Wednesday, May 20, 2009

Closing of Car Dealerships.

My neighbor said to me this morning, "Well, it looks like we won't be buying Chrysler vehicles anymore." The neighbor has been buying a specific type of vehicle from Chrysler for years because it serves the needs of her business and her family. But apparently the closest Chrysler dealer, with a 5 star repair rating, and the next closest Chrysler dealer, 40 miles away, plus the closest GM dealer will be losing their franchise. We also have done business with the Chrysler dealer for about 23 years. They are good people with a quality Five Star service department. The local GM dealer actually just recently purchased two more dealerships that are now going to be closed. Their other place will still now be the "closest" for many people, if close means over 100 miles for some of the customers.
Apparently, the auto companies are in financial trouble because of bad business practices. And in the last several years, a number of auto dealerships have closed due to declining business and a bad bottom line. But what about the remaining places? If they are selling enough cars and doing enough repairs to pay their people and rent, why shouldn't they stay in business? I've been told that the small dealers have to buy their new cars from the company, so if the cars are paid for, what is it to the company just how many cars are sold? In a city, if a dealer closes, well, you might have to drive another 10 miles to get service, not such a big deal as it is to go 100 miles for rural people.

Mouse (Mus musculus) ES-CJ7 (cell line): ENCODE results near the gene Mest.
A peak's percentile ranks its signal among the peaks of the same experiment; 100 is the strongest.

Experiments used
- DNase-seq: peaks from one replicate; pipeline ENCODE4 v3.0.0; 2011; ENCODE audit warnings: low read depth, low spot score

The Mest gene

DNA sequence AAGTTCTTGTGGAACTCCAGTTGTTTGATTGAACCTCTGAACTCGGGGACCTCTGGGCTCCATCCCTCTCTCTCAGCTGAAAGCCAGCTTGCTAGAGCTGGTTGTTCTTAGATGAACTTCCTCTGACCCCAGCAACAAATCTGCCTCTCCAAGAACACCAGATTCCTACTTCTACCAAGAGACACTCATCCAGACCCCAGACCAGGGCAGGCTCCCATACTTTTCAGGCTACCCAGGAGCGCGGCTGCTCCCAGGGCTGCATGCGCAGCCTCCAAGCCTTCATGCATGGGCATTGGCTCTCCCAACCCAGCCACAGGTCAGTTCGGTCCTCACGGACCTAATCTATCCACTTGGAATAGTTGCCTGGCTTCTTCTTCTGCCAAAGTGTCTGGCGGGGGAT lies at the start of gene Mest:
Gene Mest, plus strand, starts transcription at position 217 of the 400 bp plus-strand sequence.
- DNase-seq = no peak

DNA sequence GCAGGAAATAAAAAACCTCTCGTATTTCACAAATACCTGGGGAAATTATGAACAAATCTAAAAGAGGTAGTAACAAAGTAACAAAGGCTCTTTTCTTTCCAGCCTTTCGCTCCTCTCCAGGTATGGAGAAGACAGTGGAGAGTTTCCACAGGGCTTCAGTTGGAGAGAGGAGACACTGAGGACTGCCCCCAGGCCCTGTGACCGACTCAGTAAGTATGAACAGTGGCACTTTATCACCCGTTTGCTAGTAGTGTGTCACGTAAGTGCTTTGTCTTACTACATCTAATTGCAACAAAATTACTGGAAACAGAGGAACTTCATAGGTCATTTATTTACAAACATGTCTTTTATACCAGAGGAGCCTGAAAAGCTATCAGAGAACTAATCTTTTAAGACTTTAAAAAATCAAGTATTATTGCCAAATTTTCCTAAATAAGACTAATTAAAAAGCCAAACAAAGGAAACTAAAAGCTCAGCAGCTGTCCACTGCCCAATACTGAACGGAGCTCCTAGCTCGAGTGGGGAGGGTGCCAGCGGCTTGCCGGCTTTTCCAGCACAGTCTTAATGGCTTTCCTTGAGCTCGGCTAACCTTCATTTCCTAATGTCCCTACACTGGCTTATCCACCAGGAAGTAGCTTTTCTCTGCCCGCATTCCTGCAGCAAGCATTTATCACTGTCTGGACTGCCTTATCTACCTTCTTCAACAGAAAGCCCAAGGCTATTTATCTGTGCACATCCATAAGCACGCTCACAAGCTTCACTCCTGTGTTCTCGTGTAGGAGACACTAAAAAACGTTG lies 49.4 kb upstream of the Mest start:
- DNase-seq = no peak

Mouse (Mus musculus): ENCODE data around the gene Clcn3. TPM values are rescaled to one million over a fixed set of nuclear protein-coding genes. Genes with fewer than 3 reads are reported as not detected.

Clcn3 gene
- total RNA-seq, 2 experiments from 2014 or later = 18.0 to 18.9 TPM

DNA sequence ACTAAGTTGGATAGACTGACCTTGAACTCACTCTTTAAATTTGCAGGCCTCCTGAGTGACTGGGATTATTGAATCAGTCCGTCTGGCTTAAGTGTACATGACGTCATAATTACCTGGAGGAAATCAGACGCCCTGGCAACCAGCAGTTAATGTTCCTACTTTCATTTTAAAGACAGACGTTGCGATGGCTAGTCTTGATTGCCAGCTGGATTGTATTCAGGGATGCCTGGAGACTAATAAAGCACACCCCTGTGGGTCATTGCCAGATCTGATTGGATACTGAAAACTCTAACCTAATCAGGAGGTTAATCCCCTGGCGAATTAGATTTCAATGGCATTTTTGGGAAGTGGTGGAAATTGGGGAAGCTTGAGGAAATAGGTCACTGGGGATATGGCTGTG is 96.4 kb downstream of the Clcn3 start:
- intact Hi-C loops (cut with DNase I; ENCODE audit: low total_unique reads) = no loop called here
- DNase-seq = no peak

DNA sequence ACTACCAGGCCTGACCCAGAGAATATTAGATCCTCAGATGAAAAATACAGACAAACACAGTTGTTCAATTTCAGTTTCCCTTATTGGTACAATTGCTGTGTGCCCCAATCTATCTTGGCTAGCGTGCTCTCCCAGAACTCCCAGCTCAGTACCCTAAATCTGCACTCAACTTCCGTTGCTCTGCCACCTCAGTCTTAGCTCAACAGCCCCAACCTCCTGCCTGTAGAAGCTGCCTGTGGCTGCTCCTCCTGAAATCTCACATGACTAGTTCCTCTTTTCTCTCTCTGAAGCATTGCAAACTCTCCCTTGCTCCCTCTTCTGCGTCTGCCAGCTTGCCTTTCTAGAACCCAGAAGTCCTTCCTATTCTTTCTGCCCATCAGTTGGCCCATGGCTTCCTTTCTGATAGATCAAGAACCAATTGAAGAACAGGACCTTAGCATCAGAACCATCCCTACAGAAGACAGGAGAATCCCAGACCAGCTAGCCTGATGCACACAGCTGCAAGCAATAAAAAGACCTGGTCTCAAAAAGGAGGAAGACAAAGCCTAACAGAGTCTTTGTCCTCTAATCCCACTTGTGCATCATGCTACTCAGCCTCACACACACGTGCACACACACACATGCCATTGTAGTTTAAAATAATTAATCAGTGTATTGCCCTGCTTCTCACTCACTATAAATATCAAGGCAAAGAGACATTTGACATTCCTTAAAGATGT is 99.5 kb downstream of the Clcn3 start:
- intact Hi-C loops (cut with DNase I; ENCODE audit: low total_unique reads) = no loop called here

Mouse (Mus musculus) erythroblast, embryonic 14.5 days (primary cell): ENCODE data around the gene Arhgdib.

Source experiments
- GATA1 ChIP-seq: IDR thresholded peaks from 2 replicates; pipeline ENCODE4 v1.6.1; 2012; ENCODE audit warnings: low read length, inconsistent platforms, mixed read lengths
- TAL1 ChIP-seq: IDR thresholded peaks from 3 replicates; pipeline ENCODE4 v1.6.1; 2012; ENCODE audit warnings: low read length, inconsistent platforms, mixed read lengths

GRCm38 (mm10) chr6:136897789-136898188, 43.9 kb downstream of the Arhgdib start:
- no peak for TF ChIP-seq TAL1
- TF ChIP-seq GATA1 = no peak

All I'm saying is how will closing enough dealerships, or I should say, revoking the franchises, of GM and Chrysler dealers so that customers, who now have to drive as far as 50 miles to get a car serviced, so that in the future they will have to drive 100 miles, well, how will that help these companies retain customers? Two minus two equals zero. People have a life and they don't want to spend a whole day just to go get a car serviced.

People around here are pretty adamant about "buying American" and "buying local" when it comes to cars. There are no "foreign" car dealers close by, even though many of these are made in America. So now what?

To make this church related: If a church's attendance has declined and that church's reaction is to have fewer services and fewer outreach programs and cut out the newsletter, well then, how does that solve "the problem" of declining attendance?


  1. If they had leadership that made sense they wouldn't be in this mess.

  2. Exactly. No... exactly!!!!!! We had three car dealerships in our small southeastern Minnesota town. Now we are down to one and its survival is questionable at best due to GM bankruptcy. I don't get it either. Still Rochester is ONLY thirty miles away

  3. My dad used to be a Chrysler dealer but gave up the franchise 5 years ago because they were trying to squeeze him out then. He was a small dealer in a small town. Chrysler would force him to buy tools and parts for cars that would never be seen in rural Minnesota, but he still had to be ready. Currently my dad sells used cars and is doing better now than he did with the franchise.

    Forcing Chrysler customers to drive farther is going to backfire in the end. They will just abandon their loyalties and buy a different brand. The same thing would happen in the church example.


And what do you think?